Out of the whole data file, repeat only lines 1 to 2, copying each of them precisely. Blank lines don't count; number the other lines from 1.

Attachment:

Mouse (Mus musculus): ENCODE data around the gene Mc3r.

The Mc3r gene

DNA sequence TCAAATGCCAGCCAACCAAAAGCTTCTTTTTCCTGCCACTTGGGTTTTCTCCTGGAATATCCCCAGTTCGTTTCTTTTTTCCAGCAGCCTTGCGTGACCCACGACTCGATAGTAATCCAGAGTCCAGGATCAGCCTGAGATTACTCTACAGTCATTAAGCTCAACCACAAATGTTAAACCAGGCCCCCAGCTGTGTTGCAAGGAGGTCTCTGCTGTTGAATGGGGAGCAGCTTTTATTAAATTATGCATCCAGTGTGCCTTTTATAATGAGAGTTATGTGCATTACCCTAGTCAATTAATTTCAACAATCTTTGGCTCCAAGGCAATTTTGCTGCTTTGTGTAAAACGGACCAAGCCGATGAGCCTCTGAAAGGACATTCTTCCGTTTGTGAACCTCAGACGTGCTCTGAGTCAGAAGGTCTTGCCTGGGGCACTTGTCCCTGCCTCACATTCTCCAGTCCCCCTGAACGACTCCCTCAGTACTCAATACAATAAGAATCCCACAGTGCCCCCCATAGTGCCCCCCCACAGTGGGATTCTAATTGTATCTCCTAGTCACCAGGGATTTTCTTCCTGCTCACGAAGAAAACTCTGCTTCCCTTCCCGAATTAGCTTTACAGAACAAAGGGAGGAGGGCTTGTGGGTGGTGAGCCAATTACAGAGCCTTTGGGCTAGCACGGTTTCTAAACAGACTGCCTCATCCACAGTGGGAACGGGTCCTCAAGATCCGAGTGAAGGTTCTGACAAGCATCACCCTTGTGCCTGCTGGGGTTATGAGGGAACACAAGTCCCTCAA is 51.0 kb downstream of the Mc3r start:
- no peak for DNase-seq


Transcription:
Mouse (Mus musculus): ENCODE data around the gene Mc3r.

The Mc3r gene